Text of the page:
Wednesday, January 30, 2013

Data Bingo! Oh no!

Oh boy - look what a data hunter has dragged in this time! Why is this problem so common? And who on earth is Bonferroni?

Our friend here found one "statistically significant" result when he looked at goodness knows how many differences between groups of people. He's fallen totally for a statistical illusion that's a hazard of 'multiple testing'. And a lot of headline writers and readers will fall for it, too.

Then he's made it worse by taking his unproven hypothesis (that a particular drink on a particular day in a particular group of people prevented stroke) and whacking on another unproven hypothesis (that if everyone else drinks lots of it, benefits will ensue). But it's the problem of multiple testing (also called multiplicity) where Bonferroni comes in.

It's pretty much inevitable that multiple testing will churn out some some totally random, unreliable answers. Something that the Italian mathematician, Carlo Bonferroni (1892-1960), figured out how to analyze.

 A "statistically significant" difference between groups of people means that more than 95 times out of a 100, roughly the same difference is likely to be found in similar sets of data. That's a high probability. Or put another way, it's less than a 5/100 or 5% probability of being a data anomaly (a "p" value of less than 0.05). 

If you test for multiple possibilities, you need to expect even your statistically significant "findings" to be wrong on average 5 times out of a 100 (or 1 in 20 findings). If you test only a few things, your chances of this kind of random error is very low.

But especially if you have a big dataset, the more things you look at, the higher the chance is that you'll drag total nonsense out. With high-powered computers crunching big data, this becomes a big problem - large numbers of spurious findings that can't be replicated.

Bonferroni's name graces some statistical tests used to interpret results when doing multiple tests. There are others. Some are concerned that techniques based on Bonferroni are too conservative - too likely to throw the baby out with the water, if you like. So they use tests that have a different basis, such as the False Discovery Rate (FDR).

Statistical tests can't totally eliminate the chance of random error, though. So you usually need more than just a single possibly random test result to be sure about something.

If you're interested in how to communicate statistics accurately and well, check out Session 2G at Science Online this week: Evelyn Lamb and I are co-moderating. Follow on Twitter with #PublicStats (#Scio13).

Getting more technical...

What about multiplicity issues in systematic reviews? As the Cochrane Handbook (section 16.7.2) points out, systematic reviews concentrate on estimating pre-specified effects - not searching for possible effects. Safeguards still matter, though. Even pre-specified analyses need to be kept to a minimum. And how many analyses were done needs to be kept in mind when interpreting results.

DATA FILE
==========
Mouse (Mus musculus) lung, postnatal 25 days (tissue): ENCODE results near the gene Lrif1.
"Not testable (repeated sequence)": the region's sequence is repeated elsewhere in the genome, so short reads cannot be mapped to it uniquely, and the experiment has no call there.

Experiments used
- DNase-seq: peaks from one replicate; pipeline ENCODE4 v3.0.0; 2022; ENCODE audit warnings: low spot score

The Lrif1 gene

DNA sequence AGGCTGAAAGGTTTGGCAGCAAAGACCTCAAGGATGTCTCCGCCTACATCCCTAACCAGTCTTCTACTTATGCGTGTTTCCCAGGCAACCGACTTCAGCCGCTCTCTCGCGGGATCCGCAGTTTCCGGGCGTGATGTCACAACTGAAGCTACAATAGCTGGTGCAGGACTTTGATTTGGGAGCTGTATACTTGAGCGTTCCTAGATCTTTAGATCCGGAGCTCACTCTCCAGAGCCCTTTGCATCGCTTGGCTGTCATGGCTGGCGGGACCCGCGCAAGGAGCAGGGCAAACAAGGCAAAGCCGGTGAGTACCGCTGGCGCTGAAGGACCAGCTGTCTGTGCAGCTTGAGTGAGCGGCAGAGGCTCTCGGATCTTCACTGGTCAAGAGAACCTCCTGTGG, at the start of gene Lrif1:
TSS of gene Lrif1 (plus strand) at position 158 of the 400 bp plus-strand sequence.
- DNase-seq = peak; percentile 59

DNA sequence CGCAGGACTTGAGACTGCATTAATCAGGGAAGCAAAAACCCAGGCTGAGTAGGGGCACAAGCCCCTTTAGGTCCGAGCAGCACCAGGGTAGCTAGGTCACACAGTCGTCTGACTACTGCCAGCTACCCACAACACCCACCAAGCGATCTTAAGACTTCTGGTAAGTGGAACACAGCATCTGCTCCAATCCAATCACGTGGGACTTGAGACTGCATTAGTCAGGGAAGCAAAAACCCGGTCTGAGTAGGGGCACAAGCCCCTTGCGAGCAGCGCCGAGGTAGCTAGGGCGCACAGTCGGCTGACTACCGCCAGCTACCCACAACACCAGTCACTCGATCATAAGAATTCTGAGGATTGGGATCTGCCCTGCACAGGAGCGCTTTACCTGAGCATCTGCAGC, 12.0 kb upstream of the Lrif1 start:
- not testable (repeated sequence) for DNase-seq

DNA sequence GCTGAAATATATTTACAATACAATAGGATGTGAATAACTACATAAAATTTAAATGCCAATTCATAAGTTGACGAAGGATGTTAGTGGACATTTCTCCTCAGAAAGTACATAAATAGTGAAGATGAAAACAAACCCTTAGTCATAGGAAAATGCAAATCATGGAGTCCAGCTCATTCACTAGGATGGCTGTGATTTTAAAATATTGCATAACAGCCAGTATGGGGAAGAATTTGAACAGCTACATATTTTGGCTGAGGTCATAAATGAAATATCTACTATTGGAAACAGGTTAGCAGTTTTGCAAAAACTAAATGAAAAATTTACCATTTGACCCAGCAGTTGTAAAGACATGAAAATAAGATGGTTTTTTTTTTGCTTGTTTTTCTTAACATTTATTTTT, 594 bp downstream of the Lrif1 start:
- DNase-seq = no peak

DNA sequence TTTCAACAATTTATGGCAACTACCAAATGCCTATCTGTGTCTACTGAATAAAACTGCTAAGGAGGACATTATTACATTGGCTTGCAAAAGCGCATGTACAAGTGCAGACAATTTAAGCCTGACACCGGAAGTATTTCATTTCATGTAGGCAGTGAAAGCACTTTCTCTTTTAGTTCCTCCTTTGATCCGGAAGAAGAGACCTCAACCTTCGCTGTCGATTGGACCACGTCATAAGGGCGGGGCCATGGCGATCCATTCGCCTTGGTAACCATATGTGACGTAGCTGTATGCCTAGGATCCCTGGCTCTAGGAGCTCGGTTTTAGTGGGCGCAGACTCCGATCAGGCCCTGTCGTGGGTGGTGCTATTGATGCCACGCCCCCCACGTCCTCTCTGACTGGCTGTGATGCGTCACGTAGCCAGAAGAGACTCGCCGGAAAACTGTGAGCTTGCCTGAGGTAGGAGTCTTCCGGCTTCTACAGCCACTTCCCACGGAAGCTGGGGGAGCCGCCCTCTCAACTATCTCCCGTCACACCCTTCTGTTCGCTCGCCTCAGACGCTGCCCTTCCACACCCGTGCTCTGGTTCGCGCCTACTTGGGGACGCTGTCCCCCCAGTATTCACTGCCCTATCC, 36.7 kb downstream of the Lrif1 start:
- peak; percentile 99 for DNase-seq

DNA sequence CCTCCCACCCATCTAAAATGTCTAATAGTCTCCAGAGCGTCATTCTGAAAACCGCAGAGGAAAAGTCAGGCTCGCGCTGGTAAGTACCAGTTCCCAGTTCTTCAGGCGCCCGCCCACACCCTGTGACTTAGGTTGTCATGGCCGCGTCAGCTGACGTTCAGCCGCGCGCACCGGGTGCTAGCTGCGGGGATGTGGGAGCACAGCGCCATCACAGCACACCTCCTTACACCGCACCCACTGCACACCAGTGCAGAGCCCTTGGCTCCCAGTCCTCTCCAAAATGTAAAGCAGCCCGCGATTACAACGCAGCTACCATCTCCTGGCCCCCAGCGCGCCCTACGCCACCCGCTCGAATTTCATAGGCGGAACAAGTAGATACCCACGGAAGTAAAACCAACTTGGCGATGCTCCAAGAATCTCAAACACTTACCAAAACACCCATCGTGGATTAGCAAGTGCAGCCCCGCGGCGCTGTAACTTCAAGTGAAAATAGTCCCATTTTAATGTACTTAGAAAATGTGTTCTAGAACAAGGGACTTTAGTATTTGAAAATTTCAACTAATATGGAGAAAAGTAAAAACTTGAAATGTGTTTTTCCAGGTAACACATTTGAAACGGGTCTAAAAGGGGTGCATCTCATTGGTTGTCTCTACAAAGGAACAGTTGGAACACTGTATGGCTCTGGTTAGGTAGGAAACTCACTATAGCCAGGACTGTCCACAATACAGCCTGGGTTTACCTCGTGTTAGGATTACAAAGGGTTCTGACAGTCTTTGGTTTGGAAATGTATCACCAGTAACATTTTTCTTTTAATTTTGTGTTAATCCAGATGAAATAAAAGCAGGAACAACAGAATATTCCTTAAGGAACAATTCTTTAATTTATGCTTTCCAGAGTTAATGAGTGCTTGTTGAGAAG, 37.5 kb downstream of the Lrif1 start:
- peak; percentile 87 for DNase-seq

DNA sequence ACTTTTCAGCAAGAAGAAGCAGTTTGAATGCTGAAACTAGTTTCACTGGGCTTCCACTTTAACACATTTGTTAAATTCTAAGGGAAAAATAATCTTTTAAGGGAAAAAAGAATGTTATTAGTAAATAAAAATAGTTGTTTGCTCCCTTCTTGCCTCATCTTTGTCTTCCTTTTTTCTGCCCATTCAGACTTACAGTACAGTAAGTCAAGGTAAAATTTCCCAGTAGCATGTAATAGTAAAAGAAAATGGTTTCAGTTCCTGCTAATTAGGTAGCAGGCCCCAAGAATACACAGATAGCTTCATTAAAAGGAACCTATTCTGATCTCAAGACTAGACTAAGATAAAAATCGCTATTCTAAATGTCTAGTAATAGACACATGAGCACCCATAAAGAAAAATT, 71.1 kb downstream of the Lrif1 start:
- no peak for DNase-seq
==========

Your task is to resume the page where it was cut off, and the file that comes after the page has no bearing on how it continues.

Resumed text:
If you would like to read more technical information about multiple testing, here are some free slides from the University of Washington. And if you want to read more about the controversies and issues, here's a primer in Nature and an article in the Journal of Clinical Epidemiology (behind paywalls).

Saturday, January 26, 2013

Newsflash: Honking causes cancer

In The Emperor of all Maladies, author Siddhartha Mukherjee describes a type of cancer as "terrifying to experience, terrifying to observe and terrifying to treat."

Somehow, though, in our efforts to stem the tide of the disease and our dread of it, we can end up making things worse for many people. The shadow of cancer angst is spreading much further than it needs to go.

We're struggling, as a culture, with the consequences of the over- and mis-use of associations from epidemiological data about cancer risks. The imposition of risk awareness has been called a form of cultural imperialism. Cancer awareness-raising continues relentlessly, though - even in cases where a community's problem has become over-estimation of risk, not a lack of awareness.

This week, Jeff Niederdeppe and I will be co-moderating a discussion for science writers and researchers on these issues in the Covering cancer causes, prevention and screening session at Science Online. Come along, or follow/share thoughts and resources at the Scio13 wiki or via Twitter: #Scio13  #SciCancer

Want to increase your skills at picking out the important signals from all the noise? There's a collection of (free) important books and articles at PubMed Health that could help.

Saturday, January 19, 2013

Fright night in the doctors' lounge

It doesn't come as a terrible shock to hear that a lot of patients struggle with statistics. It's a little more scary, though, to be reminded that doctors' understanding of health statistics and data on screening isn't all that fabulous either. And now this month we hear that "a considerable proportion of researchers" don't understand routinely used statistical terms in systematic reviews. Gulp.

We definitely need bloggers and journalists to help turn this around. Improving the use of numbers - and critiquing misuse of statistics - is the focus of a session co-moderated by Evelyn Lamb and me coming up this month at Science Online. Evelyn gets the ball rolling further discussion in her blog at Scientific American. And Frank Swain from the Royal Statistical Society also weighs in on journalists' desire to learn more about statistics in the era of data journalism. (#scio13 #PublicStats)

Trials show that reading this book, Know Your Chances, could help.